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Hola Audiophiles, and welcome back! I am fresh off two glorious weeks of sleeping in, reading, eating, and lather-rinse-repeating. I feel refreshed and kinda sorta hopeful for a less-hellish 2021! Let’s kick off the year with a fresh batch of audiobooks and think positive thoughts.**
**Past Vanessa wrote and scheduled this newsletter hours before the news coming out of the US Capitol broke. I went from feeling the bliss of hope to the crush of anger and terror. I don’t know what else to say here, so I’ll just say that I think it’s still important to keep hope alive even when it’s hard to be hopeful. Sending you all a virtual hug for whatever it’s worth.
Ready? Let’s audio.
New Releases – week of January 5 (publisher descriptions in quotes)
Black Buck by Mateo Askaripour
Unambitious 22-year-old Darren is perfectly content living with his mom and working at Starbucks, but his mom wants him to want more. Then a chance run-in with the smooth-talking CEO of New York’s hottest tech start-up leads to Darren joining his team. Within a week, Darren has transformed into “Buck”, a ruthless salesman unrecognizable to his friends and family (and the only Black person at the mysterious, cult-like, company). “But when things turn tragic at home and Buck feels he’s hit rock bottom, he begins to hatch a plan to help young people of color infiltrate America’s sales force, setting off a chain of events that forever changes the game.” (fiction)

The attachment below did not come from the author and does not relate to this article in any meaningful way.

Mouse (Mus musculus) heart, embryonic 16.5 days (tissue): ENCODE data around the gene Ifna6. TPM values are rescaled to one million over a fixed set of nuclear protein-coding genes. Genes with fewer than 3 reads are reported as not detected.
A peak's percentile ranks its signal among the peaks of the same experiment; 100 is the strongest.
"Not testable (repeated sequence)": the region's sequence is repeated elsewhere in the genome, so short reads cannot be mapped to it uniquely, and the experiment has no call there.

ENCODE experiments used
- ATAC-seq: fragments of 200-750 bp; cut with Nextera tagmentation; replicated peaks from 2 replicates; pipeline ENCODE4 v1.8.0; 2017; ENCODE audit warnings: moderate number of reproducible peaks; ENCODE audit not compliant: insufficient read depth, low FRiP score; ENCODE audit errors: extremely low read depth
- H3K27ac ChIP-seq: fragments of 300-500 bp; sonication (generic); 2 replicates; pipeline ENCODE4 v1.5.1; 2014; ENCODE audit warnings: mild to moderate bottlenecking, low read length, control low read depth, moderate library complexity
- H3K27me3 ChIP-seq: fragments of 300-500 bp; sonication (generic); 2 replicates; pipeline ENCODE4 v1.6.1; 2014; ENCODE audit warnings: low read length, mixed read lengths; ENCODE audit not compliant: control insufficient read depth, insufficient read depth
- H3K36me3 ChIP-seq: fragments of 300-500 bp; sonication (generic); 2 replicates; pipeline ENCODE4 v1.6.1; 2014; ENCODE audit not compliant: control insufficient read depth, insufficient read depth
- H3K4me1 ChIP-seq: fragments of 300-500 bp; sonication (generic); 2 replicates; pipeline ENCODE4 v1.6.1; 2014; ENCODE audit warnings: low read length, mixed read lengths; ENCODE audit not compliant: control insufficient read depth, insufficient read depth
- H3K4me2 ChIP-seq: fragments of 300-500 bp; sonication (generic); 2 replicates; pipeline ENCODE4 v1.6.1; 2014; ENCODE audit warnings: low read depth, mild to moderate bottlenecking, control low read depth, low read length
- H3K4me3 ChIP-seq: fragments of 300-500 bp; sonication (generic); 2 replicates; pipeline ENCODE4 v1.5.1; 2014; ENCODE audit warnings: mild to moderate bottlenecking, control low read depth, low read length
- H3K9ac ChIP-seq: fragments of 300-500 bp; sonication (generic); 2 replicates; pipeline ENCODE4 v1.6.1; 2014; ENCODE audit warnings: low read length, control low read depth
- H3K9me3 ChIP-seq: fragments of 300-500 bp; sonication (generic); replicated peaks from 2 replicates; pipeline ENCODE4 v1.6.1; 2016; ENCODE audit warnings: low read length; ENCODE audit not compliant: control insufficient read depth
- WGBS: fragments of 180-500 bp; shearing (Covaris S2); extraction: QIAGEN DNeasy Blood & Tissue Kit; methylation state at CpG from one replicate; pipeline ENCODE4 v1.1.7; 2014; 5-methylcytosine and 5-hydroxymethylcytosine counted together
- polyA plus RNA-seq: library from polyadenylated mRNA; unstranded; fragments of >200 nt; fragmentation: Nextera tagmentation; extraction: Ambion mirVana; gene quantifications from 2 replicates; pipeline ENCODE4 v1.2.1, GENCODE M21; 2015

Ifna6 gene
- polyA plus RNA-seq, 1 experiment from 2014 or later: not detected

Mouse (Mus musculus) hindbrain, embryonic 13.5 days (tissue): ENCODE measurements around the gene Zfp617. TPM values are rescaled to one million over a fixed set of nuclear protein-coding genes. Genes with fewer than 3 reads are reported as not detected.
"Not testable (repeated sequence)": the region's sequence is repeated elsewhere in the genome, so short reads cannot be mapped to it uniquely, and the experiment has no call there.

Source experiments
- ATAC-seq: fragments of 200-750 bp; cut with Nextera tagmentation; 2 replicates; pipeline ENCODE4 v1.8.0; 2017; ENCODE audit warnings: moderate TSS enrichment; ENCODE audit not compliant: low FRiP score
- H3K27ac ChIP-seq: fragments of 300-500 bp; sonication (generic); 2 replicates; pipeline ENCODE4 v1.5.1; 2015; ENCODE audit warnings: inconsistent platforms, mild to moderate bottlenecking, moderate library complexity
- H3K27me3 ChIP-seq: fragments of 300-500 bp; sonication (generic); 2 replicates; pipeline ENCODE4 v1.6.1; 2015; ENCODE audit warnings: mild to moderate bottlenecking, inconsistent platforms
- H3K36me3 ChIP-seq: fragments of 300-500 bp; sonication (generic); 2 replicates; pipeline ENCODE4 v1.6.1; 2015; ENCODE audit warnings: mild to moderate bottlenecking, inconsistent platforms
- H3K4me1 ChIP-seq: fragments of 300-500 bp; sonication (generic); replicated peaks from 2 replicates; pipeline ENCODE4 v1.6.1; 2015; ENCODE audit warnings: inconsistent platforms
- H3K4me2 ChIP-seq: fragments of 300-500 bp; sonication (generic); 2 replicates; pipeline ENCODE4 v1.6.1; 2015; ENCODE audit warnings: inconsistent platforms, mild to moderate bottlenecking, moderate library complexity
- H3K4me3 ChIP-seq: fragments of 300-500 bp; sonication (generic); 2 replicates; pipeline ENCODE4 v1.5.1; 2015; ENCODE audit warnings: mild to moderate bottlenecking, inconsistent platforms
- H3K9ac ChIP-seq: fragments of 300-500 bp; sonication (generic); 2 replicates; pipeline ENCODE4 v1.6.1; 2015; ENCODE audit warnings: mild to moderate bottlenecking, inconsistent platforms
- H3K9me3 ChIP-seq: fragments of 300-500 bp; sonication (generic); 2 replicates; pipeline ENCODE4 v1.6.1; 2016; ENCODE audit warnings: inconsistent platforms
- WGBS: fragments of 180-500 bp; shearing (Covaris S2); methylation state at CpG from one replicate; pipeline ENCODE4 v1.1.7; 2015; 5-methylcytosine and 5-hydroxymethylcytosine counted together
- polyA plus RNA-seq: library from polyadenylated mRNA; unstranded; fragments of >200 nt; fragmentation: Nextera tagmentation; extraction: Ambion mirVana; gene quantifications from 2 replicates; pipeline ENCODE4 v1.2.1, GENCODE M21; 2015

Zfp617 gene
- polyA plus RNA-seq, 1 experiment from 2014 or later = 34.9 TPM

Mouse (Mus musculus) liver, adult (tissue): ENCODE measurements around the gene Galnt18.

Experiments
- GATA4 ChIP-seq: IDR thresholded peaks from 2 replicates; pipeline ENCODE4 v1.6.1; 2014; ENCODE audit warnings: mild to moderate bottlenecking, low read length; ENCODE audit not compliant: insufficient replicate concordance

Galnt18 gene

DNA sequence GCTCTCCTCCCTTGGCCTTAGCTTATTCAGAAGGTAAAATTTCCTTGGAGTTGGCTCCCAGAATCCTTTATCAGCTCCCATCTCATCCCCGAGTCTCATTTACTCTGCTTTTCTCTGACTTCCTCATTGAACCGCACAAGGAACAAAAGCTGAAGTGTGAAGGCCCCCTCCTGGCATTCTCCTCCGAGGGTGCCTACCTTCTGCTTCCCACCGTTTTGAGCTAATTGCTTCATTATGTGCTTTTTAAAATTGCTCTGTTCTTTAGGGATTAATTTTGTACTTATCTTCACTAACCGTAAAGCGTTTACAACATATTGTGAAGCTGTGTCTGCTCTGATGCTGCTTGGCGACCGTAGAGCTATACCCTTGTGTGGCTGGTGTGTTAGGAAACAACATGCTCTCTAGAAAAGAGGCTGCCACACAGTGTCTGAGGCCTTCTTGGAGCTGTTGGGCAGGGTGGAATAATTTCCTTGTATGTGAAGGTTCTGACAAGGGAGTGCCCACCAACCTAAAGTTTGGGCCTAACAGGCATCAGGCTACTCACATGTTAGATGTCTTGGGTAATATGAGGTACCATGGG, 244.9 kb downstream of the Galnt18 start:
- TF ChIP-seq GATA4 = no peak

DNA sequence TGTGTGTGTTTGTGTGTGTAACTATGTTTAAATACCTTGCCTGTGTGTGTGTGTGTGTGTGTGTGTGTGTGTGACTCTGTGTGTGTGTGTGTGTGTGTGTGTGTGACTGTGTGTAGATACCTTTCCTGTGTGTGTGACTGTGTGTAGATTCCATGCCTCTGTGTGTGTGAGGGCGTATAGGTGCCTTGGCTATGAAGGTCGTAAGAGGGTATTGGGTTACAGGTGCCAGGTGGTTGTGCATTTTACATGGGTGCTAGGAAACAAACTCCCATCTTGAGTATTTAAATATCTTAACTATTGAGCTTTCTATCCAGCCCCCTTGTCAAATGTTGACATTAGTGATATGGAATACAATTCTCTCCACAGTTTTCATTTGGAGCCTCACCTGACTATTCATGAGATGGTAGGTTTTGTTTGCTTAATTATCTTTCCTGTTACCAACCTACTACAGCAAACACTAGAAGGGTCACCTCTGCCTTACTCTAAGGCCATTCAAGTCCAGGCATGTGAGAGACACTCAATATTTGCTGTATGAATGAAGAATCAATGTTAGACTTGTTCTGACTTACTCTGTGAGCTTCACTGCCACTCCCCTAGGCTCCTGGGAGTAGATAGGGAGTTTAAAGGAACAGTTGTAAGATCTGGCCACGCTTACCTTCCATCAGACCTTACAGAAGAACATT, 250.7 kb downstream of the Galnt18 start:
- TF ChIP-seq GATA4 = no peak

Happily Ever Afters by Elise Bryant
Sixteen-year-old Tessa Johnson has rarely seen herself reflected in the pages of the romance novels she loves (relatable, Tessa!). The only place she gets to be the leading lady is in the love stories she writes. She’s ecstatic when she’s accepted into the creative writing program of a prestigious art school, but gets smacked with a case of writer’s block during her very first workshop. But it’s okay! Her bestie Caroline has a plan! All Tessa needs is a real-life love story for some inspiration via a list of romance novel-inspired steps to a happily ever after. But Tessa finds these steps may actually be pulling her further and further away from herself… (YA romance)
One of the Good Ones by Maika Moulite, Maritza Moulite